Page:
163,000 New Jobs in July: Over Half Go to Women

WASHINGTON, Aug. 3, 2012 /PRNewswire-USNewswire/ -- According to Institute for Women's Policy Research (IWPR) analysis of the August unemployment report from the U.S. Bureau of Labor Statistics (BLS), job growth continued in July with 163,000 jobs added to nonfarm payrolls. In July, women gained 86,000 jobs, or 53 percent of the total, and men gained 77,000 jobs.

Women's employment growth was aided by strong growth in professional and business services (37,000 jobs added for women) and education and health services (35,000 jobs added for women). Government also added 3,000 jobs for women after losing 91,000 jobs in the last 12 months (July 2011 to June 2012).

IWPR analysis of the BLS payroll data shows that women have regained 42 percent (1.1 million) of the total jobs they lost in the recession (2.7 million) from December 2007 to the trough for women's employment in September 2010.

The picture looks somewhat better for men: men have regained 47 percent (2.9 million) of the jobs they lost between December 2007 and the trough for men's employment in February 2010 (6.1 million). In the last year, from July 2011 to July 2012, of the 1.8 million jobs added to payrolls, 742,000 or 40 percent were filled by women, and 1,096,000 or 60 percent were filled by men. The gap between women's and men's employment is 1.8 million jobs in July.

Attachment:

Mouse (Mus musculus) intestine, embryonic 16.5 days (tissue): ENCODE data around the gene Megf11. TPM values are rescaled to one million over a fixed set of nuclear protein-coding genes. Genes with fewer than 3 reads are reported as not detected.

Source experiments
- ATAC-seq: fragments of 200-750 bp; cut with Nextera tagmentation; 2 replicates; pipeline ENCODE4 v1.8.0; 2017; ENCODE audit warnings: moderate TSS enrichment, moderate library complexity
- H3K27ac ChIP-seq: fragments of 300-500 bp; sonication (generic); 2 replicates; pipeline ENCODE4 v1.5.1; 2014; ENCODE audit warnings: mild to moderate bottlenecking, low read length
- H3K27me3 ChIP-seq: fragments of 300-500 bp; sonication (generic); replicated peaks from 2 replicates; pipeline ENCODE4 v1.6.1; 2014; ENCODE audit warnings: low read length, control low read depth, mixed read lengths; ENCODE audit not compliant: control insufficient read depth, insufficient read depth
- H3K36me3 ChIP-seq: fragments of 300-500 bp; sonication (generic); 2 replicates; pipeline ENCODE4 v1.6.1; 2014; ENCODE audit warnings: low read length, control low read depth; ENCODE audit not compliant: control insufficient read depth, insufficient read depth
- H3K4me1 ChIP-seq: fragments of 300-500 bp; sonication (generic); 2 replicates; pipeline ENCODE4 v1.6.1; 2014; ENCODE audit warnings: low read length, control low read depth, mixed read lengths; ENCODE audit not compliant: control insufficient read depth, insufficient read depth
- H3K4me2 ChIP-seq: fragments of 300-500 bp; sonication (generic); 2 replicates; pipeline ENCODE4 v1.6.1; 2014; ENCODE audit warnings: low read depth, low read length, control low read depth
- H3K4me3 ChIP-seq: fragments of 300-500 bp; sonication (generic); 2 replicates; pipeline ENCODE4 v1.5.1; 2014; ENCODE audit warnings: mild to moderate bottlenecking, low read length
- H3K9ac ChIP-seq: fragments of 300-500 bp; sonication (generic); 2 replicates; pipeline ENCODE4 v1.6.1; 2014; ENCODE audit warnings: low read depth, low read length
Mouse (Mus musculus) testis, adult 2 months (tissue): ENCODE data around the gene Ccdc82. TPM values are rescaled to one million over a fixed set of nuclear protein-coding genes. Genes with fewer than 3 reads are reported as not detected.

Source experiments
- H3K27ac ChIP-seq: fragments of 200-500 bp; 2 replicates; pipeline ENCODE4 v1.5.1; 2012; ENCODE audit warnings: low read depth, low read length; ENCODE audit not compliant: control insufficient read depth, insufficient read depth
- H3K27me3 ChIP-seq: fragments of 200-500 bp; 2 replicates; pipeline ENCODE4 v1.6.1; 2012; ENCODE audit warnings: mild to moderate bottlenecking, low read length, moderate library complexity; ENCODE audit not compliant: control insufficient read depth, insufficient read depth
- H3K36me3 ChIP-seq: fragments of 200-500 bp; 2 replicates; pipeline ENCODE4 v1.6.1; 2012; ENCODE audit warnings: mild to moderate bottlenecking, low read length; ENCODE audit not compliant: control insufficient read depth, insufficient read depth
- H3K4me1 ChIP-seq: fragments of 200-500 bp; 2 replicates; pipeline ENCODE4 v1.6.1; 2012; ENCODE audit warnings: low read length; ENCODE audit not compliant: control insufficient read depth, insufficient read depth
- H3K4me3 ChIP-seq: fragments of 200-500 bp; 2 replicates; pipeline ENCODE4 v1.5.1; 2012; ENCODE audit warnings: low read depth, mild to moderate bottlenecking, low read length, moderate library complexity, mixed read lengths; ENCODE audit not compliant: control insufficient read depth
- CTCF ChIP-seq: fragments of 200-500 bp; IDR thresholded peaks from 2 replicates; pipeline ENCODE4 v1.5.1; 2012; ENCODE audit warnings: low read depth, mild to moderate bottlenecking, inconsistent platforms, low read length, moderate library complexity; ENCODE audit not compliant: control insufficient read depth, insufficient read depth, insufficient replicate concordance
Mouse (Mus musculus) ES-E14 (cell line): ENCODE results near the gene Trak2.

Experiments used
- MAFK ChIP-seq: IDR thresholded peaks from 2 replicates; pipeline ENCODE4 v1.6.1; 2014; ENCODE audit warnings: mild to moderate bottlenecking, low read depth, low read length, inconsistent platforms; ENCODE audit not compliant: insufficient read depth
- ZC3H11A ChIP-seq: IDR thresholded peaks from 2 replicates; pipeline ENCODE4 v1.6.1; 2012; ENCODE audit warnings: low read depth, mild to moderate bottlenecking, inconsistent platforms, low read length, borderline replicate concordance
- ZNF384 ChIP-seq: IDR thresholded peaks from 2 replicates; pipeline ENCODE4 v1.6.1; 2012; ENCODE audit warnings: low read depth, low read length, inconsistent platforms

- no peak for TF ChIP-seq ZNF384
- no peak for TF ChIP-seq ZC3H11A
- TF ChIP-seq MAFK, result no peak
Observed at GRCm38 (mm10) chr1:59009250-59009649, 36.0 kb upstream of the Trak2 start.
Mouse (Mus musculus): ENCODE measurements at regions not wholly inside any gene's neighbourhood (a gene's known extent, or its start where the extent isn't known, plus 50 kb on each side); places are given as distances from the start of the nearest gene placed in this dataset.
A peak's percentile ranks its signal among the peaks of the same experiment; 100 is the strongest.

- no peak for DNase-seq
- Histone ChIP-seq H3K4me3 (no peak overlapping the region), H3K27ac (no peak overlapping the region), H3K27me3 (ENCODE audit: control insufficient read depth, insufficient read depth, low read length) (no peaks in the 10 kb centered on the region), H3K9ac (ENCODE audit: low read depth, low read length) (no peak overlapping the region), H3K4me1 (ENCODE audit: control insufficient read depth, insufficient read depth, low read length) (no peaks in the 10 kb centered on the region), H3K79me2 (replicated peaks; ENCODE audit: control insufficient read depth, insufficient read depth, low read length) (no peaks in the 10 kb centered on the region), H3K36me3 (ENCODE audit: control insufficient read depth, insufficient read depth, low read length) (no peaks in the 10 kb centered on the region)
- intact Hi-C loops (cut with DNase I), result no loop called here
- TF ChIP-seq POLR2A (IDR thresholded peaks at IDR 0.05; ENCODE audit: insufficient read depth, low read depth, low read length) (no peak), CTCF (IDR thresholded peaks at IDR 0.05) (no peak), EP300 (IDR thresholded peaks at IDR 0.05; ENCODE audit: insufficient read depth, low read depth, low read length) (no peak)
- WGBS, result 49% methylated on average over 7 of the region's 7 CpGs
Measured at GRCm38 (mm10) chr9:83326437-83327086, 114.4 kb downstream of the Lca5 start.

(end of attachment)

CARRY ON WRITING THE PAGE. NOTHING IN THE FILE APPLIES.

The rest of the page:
According to the household survey data reported by the BLS, the unemployment rate for women remained largely steady from June to July, increasing slightly for women aged 16 and older (to 8.1 percent from 8.0 percent). The unemployment rate for men aged 16 and older remained steady (8.4 percent). As of July, 12.8 million workers remain unemployed.

About the Institute for Women's Policy Research
IWPR conducts rigorous research and disseminates its findings to address the needs of women and their families, promote public dialogue, and strengthen communities and societies. IWPR is a 501(c)(3) tax-exempt organization that also works in affiliation with the women's studies and public policy programs at The George Washington University.

SOURCE Institute for Women's Policy Research



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